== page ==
Kennedy expects luxury projects in South Florida to continue to do well, as they are less impacted by interest rates due to the profile of the buyers and the high volume of cash deals. Oppositely, lower price point, urban condo projects, targeting buyers that are more dependent on traditional financing, will become harder to bring to market, Kennedy warned.

Furthermore, with Florida’s specific issues regarding climate change and flood protection, designers of new projects will have another issue to consider, particularly when building on the waterfront and on low-lying land: rising sea water levels. Since the Surfside condo collapse, there is additional sensitivity to best practices on structural design and waterproofing, Kennedy noted.

Florida’s Building Safety Act is changing the game

The Building Safety Act, which requires statewide recertification of condominiums over three stories tall, is pressing Florida condo owners and managers to update their properties. The new law requires that many buildings’ initial milestone inspection be performed before the end of 2024.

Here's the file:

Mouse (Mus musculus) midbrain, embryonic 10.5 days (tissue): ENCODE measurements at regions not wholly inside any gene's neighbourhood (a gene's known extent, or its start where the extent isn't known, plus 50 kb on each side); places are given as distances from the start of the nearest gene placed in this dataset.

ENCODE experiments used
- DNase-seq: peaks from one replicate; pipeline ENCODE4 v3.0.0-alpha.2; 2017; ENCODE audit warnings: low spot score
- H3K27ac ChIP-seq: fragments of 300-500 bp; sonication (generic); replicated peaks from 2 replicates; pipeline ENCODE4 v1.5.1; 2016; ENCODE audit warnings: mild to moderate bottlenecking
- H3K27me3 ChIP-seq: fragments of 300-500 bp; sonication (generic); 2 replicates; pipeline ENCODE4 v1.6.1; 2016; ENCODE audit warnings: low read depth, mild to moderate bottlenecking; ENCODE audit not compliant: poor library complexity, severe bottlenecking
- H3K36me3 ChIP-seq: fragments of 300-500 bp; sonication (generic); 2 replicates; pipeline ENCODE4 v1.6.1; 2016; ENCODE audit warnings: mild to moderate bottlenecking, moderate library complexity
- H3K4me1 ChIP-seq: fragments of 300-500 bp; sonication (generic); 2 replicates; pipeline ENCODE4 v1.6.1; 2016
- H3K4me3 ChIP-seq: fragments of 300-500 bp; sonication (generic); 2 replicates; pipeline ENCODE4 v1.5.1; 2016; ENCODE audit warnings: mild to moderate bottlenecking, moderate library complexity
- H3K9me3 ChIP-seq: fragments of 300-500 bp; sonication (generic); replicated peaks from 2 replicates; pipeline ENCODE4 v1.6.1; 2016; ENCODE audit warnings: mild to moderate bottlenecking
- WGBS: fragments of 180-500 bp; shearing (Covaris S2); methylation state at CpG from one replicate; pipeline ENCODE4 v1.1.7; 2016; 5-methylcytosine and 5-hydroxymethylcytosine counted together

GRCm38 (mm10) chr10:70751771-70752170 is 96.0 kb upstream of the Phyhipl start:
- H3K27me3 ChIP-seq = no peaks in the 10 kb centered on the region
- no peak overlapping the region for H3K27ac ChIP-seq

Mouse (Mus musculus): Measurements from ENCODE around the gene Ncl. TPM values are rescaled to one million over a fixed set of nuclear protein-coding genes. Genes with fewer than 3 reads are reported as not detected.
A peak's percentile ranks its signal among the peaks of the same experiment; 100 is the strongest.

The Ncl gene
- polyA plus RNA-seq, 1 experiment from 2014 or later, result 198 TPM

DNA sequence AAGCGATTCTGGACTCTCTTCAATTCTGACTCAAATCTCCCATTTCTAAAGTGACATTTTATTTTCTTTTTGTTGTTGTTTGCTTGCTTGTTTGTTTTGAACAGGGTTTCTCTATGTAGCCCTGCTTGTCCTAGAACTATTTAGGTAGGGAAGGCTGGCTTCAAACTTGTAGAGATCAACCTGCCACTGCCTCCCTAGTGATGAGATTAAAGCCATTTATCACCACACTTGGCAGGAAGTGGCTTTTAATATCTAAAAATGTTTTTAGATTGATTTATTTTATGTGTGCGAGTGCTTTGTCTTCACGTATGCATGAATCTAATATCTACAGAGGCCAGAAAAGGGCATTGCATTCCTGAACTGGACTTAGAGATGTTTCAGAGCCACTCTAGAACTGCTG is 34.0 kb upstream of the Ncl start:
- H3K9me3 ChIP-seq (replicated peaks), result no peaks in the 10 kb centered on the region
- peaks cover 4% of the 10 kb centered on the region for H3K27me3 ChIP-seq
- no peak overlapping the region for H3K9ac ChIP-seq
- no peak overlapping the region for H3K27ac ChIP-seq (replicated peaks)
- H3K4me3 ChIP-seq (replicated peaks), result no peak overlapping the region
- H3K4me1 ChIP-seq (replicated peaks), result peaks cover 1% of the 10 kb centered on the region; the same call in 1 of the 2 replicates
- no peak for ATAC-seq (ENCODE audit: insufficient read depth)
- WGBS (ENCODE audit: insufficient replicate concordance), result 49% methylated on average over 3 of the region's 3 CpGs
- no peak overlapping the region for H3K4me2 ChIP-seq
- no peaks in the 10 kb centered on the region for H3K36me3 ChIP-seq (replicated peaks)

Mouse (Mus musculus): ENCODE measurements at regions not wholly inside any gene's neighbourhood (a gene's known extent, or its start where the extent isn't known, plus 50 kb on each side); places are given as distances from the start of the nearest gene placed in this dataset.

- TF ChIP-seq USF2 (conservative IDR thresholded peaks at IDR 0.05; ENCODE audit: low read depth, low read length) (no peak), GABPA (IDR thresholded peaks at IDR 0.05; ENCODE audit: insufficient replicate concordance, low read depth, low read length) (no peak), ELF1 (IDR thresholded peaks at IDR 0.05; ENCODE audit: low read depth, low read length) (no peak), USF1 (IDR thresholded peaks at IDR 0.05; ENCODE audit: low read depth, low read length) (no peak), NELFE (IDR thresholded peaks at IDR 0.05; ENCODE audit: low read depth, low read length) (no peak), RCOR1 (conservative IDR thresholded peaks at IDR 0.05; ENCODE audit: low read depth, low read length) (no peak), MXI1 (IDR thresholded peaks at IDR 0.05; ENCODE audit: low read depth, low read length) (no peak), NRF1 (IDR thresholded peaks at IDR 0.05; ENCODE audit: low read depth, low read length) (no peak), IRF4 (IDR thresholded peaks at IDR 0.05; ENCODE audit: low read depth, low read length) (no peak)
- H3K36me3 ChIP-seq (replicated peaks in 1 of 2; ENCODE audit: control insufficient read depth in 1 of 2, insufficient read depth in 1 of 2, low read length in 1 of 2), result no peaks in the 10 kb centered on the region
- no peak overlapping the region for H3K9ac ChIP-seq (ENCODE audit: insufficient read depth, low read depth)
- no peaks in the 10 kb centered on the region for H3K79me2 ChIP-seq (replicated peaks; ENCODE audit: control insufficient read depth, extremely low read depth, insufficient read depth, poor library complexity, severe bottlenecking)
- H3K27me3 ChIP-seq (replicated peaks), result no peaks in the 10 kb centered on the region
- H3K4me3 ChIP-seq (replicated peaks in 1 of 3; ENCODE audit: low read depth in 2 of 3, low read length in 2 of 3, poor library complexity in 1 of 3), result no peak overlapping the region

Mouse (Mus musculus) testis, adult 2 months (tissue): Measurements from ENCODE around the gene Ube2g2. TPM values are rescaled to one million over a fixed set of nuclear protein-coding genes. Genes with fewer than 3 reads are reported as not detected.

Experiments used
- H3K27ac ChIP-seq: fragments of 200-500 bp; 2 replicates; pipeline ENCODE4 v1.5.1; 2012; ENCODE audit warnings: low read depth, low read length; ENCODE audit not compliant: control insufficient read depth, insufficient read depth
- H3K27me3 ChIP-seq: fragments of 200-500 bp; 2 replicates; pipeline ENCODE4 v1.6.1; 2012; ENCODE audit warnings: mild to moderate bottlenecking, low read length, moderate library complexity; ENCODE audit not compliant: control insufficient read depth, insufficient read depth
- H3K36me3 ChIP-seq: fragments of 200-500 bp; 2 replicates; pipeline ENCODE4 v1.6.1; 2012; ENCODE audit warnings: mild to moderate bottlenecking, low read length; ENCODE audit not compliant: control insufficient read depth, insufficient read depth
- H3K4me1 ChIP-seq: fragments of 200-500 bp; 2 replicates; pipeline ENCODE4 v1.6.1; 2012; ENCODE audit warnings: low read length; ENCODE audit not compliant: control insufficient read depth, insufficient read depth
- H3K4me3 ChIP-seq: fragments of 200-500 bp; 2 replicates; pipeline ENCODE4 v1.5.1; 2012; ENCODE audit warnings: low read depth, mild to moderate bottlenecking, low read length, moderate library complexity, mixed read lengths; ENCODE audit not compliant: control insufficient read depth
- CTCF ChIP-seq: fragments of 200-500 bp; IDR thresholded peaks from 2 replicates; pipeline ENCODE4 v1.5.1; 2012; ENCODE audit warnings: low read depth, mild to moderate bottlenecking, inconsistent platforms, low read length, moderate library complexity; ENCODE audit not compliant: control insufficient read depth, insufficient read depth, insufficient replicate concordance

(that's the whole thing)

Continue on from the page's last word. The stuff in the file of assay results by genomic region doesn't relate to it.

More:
“Unfortunately, the law is requiring condo boards to step into the role of construction experts and that’s where a lot of things can go wrong for an association and its budget,” Greg Main-Baillie, executive managing director for the Florida Development Services Group at Colliers, told MHN. “No buyer would want to get near condo buildings tied up in disputes with contractors and unfinished work,” Main-Baillie added.

One of the main issues he sees in fulfilling the requirements of the Building Safety Act within the timeframe required by law is the lack of qualified people. From owner representatives and project managers to engineers and contractors, the industry is experiencing a shortage of seasoned professionals to handle the volume of work that will need to take place in Florida condo buildings in the next couple of years. According to Main-Baillie, their work is far more complex than when dealing with a new construction, as all of the projects are already built and, more importantly, occupied.

“We’re anticipating a lot of surprised condo owners looking to sell once they realize the upcoming increase in the cost of ownership,” Main-Baillie mentioned.